For the vast majority, the specter of the racialized and homophobic violence documented at Abu Ghraib was an inexplicably unsettling sight. In this article Cait Keegan attempts to explain this discomfort by examining what these abuses and the public perception of them implied and revealed about the desire for an impermeable and purified American national body. Keegan reads the creation and implementation of the figure of the terrorist as a signifier for national incoherence and as a tool for the symbolic control and oppression of other socially undesirable groups, particularly queer people. The homosexual humiliation at Abu Ghraib, employing the terrorist body as a floating signifier, is interpreted to signal a new level of innovation in the use of homophobic terror as a technology of nationalistic militarization and expanding empire. Ultimately, Keegan argues that popular interpretations of Abu Ghraib disclose American society’s inability to recognize and defuse its own heterosexist practices.
In this paper John Gronbeck-Tedesco evaluates the role of the Federal Music Project in promoting Depression-era nationalism during the New Deal’s program of recovery and relief. Drawing upon arguments by Eric Hobsbawm and Benedict Anderson regarding the nature of nationalism, this discussion posits that the U.S. government’s state-sponsored music project was infused with a nationalist discourse that promoted the creation of American folk and American classical music and was tied to notions of democracy, economic prosperity, and multiracial solidarity. Thus, while scholars often distance the U.S. government from the field of American cultural production, Gronbeck-Tedesco argues that the Federal Music Project offers one instance when engineering of the state was directly involved in America’s cultural industries.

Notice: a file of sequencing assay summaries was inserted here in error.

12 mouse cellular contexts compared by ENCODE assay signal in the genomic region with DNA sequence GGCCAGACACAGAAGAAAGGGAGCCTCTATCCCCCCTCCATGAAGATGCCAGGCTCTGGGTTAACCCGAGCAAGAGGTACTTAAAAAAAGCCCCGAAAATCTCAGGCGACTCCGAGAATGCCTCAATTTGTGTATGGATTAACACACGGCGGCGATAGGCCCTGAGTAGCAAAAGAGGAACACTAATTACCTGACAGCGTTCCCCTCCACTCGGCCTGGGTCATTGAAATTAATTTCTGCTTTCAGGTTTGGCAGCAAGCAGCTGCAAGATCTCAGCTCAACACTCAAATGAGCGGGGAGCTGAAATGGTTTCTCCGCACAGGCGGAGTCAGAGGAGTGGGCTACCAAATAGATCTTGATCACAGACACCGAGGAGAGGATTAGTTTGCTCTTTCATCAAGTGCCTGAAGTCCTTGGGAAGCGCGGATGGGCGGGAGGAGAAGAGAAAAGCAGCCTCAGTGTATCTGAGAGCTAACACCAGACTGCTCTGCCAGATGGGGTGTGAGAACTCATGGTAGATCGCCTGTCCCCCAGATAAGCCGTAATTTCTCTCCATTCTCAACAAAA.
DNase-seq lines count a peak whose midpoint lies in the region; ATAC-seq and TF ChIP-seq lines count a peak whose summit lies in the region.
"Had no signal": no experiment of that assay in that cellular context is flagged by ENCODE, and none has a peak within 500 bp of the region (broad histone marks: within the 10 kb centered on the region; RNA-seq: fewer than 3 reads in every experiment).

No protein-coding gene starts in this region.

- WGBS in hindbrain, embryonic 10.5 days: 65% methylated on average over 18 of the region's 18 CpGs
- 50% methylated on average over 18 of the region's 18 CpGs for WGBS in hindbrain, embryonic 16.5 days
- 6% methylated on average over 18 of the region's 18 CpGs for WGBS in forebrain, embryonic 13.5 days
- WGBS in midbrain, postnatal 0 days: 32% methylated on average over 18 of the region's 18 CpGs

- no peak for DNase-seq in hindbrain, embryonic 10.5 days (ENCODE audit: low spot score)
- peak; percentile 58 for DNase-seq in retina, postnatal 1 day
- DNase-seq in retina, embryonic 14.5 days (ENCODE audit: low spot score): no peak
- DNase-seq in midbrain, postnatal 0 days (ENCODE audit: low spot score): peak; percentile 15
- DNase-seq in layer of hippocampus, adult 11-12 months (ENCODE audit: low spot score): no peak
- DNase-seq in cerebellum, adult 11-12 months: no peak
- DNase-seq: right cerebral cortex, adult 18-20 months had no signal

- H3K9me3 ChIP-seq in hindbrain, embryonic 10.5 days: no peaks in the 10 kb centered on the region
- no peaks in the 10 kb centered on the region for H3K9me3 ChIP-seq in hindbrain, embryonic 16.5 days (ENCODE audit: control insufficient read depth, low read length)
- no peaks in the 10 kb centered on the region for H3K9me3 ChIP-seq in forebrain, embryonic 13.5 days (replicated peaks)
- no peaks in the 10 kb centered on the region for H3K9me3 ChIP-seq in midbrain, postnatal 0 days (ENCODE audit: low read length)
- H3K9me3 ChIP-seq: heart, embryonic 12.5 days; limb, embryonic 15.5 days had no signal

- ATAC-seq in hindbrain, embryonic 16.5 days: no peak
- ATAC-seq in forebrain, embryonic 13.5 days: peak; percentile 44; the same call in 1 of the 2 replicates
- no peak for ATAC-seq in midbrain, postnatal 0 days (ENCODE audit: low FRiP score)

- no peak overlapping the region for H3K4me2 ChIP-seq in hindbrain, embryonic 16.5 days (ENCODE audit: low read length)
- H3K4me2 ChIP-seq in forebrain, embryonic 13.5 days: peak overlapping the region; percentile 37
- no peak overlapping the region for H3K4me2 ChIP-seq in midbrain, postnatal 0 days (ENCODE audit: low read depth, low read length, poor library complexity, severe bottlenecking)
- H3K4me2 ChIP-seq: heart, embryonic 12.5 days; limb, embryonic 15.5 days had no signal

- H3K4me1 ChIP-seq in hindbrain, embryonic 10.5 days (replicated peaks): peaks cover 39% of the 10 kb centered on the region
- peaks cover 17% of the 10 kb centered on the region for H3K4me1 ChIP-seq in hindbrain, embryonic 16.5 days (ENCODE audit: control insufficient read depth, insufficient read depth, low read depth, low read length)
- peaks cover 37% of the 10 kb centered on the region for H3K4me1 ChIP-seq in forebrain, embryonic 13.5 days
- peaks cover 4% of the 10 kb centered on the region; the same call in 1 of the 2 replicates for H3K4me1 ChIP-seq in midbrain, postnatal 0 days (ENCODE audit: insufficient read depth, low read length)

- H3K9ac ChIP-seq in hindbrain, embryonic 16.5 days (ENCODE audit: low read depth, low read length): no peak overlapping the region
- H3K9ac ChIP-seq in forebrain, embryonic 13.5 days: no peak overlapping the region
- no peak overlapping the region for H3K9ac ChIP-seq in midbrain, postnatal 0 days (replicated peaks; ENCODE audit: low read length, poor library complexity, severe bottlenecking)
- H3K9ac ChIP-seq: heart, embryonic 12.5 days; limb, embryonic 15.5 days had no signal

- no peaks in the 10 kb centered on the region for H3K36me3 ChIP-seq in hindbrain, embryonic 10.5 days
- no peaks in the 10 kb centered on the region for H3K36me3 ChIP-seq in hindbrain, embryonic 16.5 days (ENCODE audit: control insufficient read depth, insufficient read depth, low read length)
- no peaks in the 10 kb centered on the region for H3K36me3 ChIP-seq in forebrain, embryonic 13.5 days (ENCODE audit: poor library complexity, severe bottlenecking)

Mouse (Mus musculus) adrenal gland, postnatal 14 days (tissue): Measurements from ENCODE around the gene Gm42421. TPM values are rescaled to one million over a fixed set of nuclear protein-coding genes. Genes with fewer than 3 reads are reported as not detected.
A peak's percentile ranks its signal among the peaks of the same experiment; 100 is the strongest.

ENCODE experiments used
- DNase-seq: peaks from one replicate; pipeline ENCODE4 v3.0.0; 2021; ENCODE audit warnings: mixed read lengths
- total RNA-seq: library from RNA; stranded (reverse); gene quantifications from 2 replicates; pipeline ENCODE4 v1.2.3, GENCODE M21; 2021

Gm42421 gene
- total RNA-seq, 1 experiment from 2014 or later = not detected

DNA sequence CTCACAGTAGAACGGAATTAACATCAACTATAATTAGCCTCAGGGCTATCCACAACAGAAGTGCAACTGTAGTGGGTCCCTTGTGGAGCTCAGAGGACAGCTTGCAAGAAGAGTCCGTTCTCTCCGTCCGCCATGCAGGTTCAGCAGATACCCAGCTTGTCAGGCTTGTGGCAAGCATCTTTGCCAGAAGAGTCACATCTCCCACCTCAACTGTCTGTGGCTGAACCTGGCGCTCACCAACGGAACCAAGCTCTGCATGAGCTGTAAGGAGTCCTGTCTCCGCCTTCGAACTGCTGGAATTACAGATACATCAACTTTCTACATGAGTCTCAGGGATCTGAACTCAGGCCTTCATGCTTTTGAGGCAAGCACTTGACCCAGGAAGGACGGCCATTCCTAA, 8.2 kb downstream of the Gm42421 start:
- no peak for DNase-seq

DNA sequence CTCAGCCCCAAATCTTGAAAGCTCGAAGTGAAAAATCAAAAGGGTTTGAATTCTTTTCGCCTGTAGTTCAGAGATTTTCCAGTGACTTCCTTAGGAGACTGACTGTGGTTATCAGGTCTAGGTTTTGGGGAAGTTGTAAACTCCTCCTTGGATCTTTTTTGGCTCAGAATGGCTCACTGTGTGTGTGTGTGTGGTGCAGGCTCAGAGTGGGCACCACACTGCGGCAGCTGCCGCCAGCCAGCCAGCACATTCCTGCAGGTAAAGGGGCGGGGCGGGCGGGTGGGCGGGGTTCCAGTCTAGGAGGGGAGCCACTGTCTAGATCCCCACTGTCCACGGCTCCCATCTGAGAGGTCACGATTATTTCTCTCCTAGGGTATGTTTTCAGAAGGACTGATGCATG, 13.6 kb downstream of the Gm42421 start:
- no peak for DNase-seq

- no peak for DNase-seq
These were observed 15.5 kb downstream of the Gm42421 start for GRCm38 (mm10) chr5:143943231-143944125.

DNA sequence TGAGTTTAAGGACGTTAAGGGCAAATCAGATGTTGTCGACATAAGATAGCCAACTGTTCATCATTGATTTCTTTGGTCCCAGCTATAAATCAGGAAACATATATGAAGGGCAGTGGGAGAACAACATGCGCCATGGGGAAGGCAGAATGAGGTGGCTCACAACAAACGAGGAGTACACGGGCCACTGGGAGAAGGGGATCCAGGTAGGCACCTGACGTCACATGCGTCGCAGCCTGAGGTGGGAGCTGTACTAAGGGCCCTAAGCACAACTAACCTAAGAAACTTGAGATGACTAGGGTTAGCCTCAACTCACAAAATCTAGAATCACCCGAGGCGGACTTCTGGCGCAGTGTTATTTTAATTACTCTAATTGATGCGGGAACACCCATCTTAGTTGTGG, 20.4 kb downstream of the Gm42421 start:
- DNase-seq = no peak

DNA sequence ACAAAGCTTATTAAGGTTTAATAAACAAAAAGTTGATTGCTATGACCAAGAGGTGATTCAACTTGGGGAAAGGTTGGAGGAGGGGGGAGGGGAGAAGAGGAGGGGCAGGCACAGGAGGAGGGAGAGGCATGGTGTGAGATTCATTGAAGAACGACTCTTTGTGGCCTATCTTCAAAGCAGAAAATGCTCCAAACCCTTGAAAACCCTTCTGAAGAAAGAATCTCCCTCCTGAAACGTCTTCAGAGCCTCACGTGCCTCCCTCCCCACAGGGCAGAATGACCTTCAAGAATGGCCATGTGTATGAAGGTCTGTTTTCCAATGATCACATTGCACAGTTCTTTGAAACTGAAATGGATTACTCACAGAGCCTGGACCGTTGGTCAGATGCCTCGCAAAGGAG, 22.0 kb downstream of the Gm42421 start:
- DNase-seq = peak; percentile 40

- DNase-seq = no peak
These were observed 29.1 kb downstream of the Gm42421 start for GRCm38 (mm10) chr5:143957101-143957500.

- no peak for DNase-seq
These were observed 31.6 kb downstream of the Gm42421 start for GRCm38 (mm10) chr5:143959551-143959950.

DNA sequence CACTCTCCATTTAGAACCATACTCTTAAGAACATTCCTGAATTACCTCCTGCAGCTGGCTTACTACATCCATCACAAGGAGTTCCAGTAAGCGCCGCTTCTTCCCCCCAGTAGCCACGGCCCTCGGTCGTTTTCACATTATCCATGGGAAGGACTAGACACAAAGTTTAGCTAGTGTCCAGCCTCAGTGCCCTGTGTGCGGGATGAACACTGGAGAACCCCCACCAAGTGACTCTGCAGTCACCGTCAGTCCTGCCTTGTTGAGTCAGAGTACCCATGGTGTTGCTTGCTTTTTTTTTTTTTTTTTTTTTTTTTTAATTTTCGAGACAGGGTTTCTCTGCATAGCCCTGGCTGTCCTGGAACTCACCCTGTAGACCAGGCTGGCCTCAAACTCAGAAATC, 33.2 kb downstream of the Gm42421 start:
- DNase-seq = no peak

An excerpt from her longer thesis on the cultural meaning of home in the interwar United States, this paper explores the degree to which popular images of the American home were instrumental elements of the sociopolitical construction of the homeownership ideal from 1920 to 1935. Through examining articles written in the Delineator—a popular women’s magazine in the 1920s—and its well known “Better Homes in America Campaign,” the author deconstructs the language of social norms and problematizes their use. Tracking President Hoover’s interest in the project, the Delineator is revealed to have been a vehicle not only for maintaining a gendered and polarized social order, but also for disseminating government ideological concerns of race and consumerism. Moreover, these early attempt at broadening government influence through managing media representations and codifying American identities ultimately set the stage for the American federal government’s large-scale interventions in the postwar housing market.
Based on an examination of official and unofficial document, editorial cartoons, and various media sources, Mahoney argues that competing definitions of masculinity influenced George H.W. Bush’s foreign Policy in the invasion of Panama City in 1989, this article participates in a revisionist historiography that considers gender as a significant category of analysis to understand American international relations. The author shows that, at the outset of his presidency, Bush adopted a cautious approach to foreign policy, which emphasized cooperation and peace through diplomacy. But soon Bush’s legitimacy as President was called into question, notably by some elements of the media and a fringe of the public who associated political power with a forceful and aggressive ideal of masculinity. By invading Panama, Bush finally shed his image as a flimsy and meek politician and thus confirmed his legitimacy as President to jingoist elements of American society.